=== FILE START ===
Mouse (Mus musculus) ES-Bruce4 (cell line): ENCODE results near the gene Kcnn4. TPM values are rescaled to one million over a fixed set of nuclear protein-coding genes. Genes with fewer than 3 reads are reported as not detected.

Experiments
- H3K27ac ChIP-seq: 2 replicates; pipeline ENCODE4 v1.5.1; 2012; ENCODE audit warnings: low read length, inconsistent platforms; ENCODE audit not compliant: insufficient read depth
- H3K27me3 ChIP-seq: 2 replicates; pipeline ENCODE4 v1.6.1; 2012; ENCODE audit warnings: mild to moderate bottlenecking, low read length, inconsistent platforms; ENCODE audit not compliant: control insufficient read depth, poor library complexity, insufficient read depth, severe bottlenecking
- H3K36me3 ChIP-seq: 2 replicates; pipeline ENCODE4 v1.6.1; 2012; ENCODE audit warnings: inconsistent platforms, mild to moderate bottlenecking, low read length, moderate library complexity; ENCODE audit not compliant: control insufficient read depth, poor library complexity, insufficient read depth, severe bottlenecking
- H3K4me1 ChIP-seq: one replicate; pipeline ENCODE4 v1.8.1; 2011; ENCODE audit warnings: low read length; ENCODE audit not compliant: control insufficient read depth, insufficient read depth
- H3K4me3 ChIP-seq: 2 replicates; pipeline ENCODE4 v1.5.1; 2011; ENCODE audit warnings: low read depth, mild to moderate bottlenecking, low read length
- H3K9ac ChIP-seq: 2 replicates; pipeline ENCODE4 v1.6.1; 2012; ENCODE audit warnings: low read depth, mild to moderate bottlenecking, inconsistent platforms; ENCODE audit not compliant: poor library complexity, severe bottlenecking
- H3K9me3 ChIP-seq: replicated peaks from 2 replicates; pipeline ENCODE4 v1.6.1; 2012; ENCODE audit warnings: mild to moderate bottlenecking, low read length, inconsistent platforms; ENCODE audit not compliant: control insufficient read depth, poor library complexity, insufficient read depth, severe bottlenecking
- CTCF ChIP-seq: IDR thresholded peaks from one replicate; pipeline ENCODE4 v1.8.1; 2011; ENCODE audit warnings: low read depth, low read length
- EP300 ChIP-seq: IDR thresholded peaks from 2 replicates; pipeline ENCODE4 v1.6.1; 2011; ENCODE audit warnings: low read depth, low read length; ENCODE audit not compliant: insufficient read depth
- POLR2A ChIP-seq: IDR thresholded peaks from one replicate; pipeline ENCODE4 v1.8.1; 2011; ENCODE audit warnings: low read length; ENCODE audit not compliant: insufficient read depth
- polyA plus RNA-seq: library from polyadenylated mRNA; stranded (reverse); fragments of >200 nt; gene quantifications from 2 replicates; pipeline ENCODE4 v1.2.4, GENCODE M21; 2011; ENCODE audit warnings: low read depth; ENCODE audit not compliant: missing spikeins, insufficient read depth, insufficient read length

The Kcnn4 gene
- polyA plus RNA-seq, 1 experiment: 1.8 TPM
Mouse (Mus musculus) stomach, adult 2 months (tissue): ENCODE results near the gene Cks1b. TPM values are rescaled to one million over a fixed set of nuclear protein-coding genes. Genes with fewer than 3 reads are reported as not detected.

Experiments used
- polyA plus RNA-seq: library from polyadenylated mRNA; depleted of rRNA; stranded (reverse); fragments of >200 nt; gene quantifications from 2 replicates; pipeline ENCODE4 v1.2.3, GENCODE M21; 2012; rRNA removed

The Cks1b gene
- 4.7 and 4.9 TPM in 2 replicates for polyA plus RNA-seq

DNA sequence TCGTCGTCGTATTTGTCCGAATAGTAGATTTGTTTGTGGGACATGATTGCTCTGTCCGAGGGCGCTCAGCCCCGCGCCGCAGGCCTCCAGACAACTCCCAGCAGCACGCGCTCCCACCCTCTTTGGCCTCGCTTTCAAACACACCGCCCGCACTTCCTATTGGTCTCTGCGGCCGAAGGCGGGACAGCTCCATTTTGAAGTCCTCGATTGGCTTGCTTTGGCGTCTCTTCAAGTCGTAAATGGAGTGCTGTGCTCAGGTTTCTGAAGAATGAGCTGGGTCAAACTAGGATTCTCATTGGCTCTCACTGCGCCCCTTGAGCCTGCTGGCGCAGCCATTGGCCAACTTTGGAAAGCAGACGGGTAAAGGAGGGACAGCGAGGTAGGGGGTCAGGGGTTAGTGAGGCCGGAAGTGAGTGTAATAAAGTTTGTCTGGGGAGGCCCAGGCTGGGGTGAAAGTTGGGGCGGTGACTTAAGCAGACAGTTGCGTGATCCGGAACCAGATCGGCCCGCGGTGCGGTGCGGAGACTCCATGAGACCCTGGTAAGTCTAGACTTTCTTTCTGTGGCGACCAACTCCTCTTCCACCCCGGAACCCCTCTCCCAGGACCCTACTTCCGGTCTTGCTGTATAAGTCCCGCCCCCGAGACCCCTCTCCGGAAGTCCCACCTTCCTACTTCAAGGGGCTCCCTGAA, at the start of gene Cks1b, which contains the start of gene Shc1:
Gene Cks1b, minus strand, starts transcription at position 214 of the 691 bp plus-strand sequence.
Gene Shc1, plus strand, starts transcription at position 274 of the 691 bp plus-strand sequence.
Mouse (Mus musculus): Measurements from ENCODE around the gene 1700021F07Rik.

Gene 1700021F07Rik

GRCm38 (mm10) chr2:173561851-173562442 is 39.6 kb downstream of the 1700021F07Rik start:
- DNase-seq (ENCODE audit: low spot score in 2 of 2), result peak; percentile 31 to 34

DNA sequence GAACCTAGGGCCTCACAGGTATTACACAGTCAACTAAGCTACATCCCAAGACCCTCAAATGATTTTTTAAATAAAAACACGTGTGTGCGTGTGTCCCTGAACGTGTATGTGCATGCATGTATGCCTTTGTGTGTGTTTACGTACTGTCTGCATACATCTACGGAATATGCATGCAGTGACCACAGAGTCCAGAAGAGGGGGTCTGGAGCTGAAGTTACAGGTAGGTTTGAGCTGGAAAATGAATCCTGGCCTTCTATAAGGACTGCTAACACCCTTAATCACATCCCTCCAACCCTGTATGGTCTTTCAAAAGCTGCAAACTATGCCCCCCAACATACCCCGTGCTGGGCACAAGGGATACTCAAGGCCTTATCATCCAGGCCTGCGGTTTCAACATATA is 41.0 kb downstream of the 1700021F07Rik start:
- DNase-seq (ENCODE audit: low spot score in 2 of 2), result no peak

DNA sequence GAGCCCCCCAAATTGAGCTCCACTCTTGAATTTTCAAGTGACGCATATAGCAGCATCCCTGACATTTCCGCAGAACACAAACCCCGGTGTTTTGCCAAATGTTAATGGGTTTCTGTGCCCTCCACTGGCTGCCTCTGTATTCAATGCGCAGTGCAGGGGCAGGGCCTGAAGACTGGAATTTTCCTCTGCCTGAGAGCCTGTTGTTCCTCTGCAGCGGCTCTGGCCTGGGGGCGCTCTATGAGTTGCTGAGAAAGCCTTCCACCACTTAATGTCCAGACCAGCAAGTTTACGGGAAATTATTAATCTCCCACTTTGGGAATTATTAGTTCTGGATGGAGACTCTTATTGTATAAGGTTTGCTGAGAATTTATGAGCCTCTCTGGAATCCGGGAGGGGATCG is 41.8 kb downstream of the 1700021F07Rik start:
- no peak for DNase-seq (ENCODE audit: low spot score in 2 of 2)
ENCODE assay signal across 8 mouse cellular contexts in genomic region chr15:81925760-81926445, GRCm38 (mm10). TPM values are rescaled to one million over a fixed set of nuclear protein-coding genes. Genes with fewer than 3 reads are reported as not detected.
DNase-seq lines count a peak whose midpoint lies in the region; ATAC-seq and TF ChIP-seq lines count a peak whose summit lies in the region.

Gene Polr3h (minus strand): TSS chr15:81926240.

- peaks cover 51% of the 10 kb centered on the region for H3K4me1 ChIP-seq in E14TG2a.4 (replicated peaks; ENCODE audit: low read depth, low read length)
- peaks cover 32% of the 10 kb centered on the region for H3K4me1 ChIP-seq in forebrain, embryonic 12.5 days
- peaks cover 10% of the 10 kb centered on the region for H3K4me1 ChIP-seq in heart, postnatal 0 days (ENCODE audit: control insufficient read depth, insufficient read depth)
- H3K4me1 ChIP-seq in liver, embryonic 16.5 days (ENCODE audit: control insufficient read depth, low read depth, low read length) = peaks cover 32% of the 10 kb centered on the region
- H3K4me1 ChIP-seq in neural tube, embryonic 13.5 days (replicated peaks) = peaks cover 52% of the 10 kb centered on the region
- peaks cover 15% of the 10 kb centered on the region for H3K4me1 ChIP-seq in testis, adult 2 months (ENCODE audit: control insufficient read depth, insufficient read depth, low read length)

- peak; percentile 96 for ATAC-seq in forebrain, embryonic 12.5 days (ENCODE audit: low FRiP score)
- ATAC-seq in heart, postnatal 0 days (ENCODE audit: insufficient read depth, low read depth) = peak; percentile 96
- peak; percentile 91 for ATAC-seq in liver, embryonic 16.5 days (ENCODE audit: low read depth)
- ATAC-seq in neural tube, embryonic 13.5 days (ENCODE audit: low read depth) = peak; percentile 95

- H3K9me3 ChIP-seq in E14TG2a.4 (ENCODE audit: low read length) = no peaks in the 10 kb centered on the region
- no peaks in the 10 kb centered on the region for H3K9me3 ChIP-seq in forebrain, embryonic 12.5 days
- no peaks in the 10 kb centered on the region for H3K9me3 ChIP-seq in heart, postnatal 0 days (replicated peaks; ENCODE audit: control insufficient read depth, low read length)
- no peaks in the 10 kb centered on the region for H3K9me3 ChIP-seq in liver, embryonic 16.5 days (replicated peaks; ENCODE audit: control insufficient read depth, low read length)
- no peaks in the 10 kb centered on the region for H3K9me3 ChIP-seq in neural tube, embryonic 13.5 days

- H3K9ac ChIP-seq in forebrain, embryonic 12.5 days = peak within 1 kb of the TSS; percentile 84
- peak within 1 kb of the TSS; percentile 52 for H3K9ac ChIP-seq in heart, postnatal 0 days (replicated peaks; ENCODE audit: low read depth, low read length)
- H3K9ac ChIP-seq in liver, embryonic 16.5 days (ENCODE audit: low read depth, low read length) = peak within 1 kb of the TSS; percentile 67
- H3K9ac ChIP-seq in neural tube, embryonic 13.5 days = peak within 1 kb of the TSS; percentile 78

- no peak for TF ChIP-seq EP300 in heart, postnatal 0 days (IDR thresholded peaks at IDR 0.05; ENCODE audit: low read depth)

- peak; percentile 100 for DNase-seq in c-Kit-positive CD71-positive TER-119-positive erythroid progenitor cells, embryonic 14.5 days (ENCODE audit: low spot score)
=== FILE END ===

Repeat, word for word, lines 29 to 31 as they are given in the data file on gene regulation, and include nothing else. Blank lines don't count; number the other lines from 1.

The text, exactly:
- DNase-seq (ENCODE audit: low spot score in 2 of 2), result no peak

DNA sequence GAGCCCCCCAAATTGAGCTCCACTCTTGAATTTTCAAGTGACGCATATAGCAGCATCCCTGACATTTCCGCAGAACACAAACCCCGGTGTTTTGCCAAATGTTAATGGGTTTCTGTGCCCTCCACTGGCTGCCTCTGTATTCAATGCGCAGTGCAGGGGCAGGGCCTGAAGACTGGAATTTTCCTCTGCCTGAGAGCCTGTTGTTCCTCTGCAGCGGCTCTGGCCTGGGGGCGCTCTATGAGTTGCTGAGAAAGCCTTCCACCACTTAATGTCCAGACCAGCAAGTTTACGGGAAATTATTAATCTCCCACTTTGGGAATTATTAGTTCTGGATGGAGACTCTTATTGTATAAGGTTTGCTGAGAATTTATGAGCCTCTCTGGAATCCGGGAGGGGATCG is 41.8 kb downstream of the 1700021F07Rik start:
- no peak for DNase-seq (ENCODE audit: low spot score in 2 of 2)